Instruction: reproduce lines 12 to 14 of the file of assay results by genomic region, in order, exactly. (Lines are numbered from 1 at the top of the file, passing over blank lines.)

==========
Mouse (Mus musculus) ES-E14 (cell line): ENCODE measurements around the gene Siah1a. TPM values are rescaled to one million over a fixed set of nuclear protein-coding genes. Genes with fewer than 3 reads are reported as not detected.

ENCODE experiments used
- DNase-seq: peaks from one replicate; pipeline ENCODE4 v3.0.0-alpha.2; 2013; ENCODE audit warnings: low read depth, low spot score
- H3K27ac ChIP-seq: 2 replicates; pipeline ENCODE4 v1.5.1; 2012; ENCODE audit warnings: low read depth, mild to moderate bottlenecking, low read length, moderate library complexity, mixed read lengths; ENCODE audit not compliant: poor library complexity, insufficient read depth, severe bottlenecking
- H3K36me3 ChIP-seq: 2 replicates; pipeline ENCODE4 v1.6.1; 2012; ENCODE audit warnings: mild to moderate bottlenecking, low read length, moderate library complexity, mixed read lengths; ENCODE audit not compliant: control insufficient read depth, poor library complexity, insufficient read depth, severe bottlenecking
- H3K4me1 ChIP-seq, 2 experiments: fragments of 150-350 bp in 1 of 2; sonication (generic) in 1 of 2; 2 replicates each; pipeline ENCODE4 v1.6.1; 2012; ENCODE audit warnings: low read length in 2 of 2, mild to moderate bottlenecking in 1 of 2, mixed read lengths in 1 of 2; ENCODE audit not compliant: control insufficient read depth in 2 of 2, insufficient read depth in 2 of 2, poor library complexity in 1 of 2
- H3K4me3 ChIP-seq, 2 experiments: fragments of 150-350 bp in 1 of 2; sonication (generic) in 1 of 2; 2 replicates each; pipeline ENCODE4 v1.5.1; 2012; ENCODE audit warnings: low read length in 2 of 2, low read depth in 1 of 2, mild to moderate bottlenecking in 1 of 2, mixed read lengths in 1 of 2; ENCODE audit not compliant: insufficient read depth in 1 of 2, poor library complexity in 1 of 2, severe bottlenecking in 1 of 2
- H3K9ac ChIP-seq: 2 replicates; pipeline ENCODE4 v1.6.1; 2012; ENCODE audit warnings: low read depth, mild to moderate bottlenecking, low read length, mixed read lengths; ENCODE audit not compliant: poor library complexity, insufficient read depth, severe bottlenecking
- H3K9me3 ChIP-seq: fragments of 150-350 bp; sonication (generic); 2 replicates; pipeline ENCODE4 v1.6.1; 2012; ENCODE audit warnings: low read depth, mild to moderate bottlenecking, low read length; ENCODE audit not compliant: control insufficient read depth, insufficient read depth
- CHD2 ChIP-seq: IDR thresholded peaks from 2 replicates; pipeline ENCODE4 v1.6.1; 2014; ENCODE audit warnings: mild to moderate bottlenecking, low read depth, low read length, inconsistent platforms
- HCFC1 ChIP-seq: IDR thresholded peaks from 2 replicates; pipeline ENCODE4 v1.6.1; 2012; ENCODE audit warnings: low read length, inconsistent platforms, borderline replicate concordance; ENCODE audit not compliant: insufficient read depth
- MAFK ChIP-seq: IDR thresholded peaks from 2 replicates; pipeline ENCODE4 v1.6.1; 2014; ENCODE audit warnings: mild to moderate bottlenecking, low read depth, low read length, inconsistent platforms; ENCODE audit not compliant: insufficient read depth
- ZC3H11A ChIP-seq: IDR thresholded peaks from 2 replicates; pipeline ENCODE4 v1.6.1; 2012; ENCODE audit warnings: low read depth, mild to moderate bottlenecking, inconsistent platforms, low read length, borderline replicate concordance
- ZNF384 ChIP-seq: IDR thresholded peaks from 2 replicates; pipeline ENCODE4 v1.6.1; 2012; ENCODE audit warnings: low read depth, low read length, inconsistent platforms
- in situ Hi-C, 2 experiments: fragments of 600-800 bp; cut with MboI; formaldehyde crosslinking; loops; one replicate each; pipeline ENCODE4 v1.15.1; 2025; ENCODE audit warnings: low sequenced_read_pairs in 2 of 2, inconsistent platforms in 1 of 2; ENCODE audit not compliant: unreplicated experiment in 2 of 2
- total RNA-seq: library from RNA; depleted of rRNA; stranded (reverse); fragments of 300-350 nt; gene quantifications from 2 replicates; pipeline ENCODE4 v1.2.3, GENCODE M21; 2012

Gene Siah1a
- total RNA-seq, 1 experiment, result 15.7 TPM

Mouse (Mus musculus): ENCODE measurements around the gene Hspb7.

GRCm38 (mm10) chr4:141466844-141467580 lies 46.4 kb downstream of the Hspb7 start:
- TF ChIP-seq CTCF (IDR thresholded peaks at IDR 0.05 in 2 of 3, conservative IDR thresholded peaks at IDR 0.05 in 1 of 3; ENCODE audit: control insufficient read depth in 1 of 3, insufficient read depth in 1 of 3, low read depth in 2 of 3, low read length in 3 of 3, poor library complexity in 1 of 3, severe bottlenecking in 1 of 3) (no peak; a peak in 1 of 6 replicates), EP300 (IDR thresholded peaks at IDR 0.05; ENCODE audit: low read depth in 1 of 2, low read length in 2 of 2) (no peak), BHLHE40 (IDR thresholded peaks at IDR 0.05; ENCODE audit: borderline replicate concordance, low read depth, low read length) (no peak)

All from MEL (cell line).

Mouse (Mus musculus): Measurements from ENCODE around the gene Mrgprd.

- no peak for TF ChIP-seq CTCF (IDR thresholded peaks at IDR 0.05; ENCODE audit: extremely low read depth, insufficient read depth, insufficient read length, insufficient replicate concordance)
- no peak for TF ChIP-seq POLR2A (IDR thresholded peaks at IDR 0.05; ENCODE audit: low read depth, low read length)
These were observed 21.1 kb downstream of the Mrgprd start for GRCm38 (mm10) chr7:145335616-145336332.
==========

- MAFK ChIP-seq: IDR thresholded peaks from 2 replicates; pipeline ENCODE4 v1.6.1; 2014; ENCODE audit warnings: mild to moderate bottlenecking, low read depth, low read length, inconsistent platforms; ENCODE audit not compliant: insufficient read depth
- ZC3H11A ChIP-seq: IDR thresholded peaks from 2 replicates; pipeline ENCODE4 v1.6.1; 2012; ENCODE audit warnings: low read depth, mild to moderate bottlenecking, inconsistent platforms, low read length, borderline replicate concordance
- ZNF384 ChIP-seq: IDR thresholded peaks from 2 replicates; pipeline ENCODE4 v1.6.1; 2012; ENCODE audit warnings: low read depth, low read length, inconsistent platforms